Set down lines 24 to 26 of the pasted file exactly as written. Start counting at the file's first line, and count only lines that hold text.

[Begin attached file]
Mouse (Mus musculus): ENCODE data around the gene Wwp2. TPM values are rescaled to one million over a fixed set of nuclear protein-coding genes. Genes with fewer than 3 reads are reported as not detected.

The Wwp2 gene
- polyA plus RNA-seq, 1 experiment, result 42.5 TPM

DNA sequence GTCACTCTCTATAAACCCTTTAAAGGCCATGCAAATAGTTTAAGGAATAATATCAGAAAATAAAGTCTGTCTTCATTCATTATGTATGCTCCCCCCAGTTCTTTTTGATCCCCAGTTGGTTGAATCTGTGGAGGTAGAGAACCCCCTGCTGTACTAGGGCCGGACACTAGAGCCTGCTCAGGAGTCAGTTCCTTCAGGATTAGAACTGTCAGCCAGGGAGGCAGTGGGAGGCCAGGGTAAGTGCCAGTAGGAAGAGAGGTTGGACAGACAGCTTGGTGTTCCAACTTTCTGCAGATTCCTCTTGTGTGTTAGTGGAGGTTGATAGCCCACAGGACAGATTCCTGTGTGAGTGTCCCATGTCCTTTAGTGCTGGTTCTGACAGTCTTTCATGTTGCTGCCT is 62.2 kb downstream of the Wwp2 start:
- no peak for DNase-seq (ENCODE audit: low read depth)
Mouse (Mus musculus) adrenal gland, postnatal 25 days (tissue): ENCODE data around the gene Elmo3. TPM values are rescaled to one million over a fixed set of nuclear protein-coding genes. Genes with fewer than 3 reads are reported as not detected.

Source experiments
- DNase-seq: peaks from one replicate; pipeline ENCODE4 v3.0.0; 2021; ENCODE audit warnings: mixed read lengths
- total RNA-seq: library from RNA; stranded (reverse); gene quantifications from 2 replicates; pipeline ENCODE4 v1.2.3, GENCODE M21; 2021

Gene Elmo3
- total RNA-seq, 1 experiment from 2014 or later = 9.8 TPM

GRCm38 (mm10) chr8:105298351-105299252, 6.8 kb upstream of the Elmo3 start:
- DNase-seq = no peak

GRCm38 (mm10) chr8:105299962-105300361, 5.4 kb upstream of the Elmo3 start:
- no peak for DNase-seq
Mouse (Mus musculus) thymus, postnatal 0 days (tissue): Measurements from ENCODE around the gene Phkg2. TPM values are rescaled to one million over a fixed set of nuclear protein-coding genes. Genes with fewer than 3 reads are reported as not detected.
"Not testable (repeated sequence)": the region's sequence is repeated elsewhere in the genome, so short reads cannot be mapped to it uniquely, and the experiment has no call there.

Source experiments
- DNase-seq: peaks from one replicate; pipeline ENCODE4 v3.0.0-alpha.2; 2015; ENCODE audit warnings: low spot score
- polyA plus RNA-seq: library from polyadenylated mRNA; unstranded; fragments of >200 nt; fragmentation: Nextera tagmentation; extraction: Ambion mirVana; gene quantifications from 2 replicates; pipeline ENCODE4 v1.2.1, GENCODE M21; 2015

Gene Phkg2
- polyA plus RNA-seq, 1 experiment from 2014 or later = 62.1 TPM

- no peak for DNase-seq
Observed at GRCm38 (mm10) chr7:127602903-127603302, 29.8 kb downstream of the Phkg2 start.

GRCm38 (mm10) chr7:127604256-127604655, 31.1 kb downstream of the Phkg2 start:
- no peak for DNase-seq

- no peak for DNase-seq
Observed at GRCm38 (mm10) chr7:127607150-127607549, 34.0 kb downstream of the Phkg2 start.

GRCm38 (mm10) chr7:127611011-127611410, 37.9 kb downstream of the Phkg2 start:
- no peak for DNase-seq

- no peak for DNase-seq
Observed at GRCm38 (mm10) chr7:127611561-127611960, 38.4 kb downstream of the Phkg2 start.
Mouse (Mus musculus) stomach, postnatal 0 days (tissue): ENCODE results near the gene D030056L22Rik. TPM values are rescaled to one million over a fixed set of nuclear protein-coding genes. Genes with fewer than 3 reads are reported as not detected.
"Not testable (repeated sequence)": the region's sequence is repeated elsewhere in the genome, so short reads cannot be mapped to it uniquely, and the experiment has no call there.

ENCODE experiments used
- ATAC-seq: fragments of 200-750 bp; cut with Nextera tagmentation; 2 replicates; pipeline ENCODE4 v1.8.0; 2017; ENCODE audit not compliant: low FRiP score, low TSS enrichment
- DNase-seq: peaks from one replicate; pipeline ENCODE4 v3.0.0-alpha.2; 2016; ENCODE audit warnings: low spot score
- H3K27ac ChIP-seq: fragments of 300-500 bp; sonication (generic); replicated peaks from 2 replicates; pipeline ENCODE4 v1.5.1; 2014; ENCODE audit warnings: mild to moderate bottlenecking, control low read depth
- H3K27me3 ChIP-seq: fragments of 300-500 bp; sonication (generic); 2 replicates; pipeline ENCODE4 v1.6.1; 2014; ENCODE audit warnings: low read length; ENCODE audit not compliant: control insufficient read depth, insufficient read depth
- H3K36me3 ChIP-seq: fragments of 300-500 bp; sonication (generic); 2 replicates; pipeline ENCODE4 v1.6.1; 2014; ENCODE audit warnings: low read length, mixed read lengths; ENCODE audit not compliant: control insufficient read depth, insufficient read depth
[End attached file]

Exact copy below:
Observed at GRCm38 (mm10) chr7:127602903-127603302, 29.8 kb downstream of the Phkg2 start.

GRCm38 (mm10) chr7:127604256-127604655, 31.1 kb downstream of the Phkg2 start:
- no peak for DNase-seq